While studying sculpture and ceramics in 1963 at the University of California Berkeley, Heilmann exclusively produced three-dimensional works. But her exposure to painter and visiting professor David Hockney would leave a deep impression upon the younger artist, shaping her artistic development in ways that only revealed themselves after her relocation to New York City in 1968. Moving to the East Coast prompted a paradigmatic shift in Heilmann’s career from sculpture to painting. While the latter medium was proclaimed ‘dead’ by contemporary artists and critics, Heilmann undertook a conscious effort to ambush expectations, contradict art historical traditions, and provoke conversation by prioritizing a loose handling of paint and evidence of her hand and process within each work. These goals ultimately served not only to advocate for painting as a medium, but also to disrupt prevailing theories of the hard-edge and color field movements of the 1960s and ‘70s.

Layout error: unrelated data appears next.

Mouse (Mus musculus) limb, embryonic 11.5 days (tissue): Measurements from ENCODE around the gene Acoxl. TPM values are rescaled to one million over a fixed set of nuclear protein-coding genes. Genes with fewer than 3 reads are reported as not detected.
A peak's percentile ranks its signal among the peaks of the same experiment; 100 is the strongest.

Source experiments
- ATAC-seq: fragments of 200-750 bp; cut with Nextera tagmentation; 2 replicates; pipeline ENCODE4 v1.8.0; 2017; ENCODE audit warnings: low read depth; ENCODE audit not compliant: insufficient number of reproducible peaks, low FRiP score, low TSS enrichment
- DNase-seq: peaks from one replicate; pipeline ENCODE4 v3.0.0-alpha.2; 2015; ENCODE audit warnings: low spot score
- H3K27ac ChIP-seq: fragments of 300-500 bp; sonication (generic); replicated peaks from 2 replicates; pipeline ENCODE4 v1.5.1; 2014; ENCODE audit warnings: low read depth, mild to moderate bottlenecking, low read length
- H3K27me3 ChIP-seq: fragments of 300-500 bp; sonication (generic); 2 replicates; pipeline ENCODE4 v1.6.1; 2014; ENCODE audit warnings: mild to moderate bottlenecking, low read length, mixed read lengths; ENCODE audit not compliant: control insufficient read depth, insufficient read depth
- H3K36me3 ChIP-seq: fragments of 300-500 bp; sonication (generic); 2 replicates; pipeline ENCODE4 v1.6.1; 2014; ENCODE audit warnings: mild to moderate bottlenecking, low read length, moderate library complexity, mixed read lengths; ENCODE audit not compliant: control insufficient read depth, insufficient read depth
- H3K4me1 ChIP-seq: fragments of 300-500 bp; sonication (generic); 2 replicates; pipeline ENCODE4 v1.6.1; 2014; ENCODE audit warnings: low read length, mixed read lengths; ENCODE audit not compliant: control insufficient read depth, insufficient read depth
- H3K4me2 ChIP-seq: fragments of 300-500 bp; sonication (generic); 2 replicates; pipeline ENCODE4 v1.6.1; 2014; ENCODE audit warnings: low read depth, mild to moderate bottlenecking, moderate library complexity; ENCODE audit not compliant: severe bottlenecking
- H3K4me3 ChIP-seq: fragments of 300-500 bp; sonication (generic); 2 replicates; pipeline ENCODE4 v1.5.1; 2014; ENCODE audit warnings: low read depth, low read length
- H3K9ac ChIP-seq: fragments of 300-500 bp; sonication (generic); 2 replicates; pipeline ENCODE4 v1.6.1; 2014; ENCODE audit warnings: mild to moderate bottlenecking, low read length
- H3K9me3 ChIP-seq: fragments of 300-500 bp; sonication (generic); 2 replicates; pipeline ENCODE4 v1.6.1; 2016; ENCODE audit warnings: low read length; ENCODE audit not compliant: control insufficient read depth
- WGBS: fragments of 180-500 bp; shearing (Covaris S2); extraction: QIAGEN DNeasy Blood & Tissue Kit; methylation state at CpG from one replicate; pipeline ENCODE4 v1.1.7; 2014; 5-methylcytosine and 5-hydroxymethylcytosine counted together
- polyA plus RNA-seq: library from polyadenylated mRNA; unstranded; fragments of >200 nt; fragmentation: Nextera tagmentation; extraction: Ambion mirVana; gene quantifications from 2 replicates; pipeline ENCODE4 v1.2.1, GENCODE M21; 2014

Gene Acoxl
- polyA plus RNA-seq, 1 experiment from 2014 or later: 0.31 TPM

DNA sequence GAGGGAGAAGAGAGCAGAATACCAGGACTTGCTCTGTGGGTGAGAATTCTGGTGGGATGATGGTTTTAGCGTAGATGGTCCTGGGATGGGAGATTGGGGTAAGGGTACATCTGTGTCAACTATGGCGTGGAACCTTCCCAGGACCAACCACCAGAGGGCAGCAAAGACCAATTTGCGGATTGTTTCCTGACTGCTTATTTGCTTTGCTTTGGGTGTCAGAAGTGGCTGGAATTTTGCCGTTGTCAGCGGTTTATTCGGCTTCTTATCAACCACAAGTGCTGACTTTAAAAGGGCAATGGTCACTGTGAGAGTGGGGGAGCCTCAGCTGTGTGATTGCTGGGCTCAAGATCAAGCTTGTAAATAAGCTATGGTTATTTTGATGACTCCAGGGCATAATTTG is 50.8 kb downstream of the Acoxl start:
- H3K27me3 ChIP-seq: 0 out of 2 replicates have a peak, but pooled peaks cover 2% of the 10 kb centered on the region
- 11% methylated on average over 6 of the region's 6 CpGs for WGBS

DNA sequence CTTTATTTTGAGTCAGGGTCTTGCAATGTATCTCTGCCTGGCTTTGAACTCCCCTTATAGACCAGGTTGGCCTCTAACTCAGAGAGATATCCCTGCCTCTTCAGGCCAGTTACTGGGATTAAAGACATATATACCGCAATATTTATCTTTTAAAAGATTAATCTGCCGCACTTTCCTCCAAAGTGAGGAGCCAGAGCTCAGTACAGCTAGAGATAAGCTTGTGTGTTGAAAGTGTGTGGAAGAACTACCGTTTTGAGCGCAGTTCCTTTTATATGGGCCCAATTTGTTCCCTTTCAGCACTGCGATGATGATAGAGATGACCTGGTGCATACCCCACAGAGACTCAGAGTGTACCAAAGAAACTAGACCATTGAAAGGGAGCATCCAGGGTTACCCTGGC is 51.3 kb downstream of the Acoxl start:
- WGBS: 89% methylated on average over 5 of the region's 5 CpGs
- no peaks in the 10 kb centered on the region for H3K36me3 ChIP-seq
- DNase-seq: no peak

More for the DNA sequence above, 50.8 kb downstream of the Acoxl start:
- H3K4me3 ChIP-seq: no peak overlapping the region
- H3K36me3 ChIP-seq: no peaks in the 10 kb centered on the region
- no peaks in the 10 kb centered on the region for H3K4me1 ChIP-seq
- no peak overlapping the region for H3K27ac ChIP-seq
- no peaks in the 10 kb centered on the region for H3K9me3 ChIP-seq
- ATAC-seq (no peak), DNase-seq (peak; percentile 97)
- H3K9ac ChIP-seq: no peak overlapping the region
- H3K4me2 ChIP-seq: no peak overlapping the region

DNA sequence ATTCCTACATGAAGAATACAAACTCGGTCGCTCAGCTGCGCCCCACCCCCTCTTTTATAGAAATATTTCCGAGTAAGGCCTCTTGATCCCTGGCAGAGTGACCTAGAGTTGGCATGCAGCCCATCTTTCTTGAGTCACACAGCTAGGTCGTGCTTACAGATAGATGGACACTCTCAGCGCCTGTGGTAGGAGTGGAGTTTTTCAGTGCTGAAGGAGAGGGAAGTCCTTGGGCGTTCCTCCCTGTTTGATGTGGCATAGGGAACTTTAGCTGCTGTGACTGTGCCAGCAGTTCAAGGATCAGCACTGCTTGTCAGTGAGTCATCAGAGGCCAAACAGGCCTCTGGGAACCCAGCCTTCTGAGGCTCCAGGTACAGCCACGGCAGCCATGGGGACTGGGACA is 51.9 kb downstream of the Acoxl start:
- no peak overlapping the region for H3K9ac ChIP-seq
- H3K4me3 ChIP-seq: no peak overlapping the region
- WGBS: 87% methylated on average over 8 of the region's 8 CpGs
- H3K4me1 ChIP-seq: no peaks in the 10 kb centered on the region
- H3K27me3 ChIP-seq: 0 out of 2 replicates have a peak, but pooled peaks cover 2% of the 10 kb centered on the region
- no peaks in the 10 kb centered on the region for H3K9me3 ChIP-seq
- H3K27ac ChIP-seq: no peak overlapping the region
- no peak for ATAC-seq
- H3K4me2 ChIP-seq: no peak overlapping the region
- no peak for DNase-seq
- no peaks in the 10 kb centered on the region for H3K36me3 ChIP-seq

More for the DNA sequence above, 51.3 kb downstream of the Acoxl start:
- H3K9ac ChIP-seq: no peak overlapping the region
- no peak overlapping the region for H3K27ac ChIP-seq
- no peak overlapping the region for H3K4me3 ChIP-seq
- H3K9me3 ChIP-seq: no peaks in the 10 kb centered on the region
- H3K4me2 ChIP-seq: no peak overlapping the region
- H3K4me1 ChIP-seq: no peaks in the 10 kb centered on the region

Heilmann’s early influences in California remained dormant in her life and work for many years in paintings that innovatively navigate between abstraction and allusion. ‘Waves and Particles’ (1989), for example, illustrates her early interest in physics and speaks to her study of the ocean’s patterns and geometries through a bold palette mimicking the vibrancy of West Coast mid-century modern architecture and design.
‘Waves and Particles’ also employs a shaped canvas – a format similar to that associated with the work of her contemporaries, but unique in that Heilmann’s composition is not determined by the shape of the canvas. The boundaries of her works are thus not closed but open, and in dialogue with surrounding space. ‘Ray’ (2017), a shaped painting comprising two canvases, takes cues from its white-walled environment, illustrating the very ray of light by which it is illuminated. The stepped orientation of the two conjoined panels provides more area for the image to expand into the lower right corner, and also creates a highly dynamic composition, differing from standard rectangular works. While many of her peers were exploring a similar approach to painting at the time, Heilmann distinguished her use of the shaped canvas by abandoning the rigid structure of geometrical abstraction often paired with it, in exchange for a more content driven and spontaneous gesture.